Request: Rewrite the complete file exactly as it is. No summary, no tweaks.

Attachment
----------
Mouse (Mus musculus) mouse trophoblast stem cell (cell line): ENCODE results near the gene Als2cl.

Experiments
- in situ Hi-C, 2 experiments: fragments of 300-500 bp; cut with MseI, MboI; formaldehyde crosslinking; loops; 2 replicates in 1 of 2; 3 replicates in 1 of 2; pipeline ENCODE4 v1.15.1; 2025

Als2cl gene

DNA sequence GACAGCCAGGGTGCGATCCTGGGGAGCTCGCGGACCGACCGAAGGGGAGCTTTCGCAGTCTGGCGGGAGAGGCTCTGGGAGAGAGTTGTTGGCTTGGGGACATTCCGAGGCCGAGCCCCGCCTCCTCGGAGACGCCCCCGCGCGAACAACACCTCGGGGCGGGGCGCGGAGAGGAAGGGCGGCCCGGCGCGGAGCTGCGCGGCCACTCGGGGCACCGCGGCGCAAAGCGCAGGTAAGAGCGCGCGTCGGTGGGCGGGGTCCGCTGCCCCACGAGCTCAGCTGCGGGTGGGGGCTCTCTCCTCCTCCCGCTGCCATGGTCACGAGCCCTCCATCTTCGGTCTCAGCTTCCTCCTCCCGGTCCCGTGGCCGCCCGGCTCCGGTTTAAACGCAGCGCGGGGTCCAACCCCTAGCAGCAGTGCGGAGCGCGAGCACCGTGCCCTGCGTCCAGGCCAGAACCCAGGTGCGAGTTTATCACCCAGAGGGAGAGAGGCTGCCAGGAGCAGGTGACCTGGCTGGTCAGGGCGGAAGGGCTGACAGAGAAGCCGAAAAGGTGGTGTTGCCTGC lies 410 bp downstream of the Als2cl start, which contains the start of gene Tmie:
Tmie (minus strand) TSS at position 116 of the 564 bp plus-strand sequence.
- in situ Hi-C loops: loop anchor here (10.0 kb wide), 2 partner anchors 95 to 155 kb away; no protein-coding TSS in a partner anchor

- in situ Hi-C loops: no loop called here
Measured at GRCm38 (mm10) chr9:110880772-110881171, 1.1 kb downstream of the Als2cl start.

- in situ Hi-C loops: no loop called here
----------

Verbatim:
Mouse (Mus musculus) mouse trophoblast stem cell (cell line): ENCODE results near the gene Als2cl.

Experiments
- in situ Hi-C, 2 experiments: fragments of 300-500 bp; cut with MseI, MboI; formaldehyde crosslinking; loops; 2 replicates in 1 of 2; 3 replicates in 1 of 2; pipeline ENCODE4 v1.15.1; 2025

Als2cl gene

DNA sequence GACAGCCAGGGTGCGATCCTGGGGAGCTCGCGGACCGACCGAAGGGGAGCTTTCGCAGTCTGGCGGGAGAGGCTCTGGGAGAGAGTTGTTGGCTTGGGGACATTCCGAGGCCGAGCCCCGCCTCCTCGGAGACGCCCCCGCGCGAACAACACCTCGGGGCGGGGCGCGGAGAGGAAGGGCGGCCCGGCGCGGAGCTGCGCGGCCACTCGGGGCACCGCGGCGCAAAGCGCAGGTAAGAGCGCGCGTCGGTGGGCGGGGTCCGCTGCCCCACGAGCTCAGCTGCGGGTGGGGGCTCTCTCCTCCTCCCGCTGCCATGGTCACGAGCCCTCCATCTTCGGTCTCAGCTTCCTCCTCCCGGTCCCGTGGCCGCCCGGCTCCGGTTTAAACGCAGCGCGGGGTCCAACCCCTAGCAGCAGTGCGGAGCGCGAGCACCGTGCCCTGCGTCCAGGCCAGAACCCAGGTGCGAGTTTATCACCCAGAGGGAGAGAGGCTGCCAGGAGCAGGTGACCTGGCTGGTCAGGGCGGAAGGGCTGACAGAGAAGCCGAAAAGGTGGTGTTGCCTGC lies 410 bp downstream of the Als2cl start, which contains the start of gene Tmie:
Tmie (minus strand) TSS at position 116 of the 564 bp plus-strand sequence.
- in situ Hi-C loops: loop anchor here (10.0 kb wide), 2 partner anchors 95 to 155 kb away; no protein-coding TSS in a partner anchor

- in situ Hi-C loops: no loop called here
Measured at GRCm38 (mm10) chr9:110880772-110881171, 1.1 kb downstream of the Als2cl start.

- in situ Hi-C loops: no loop called here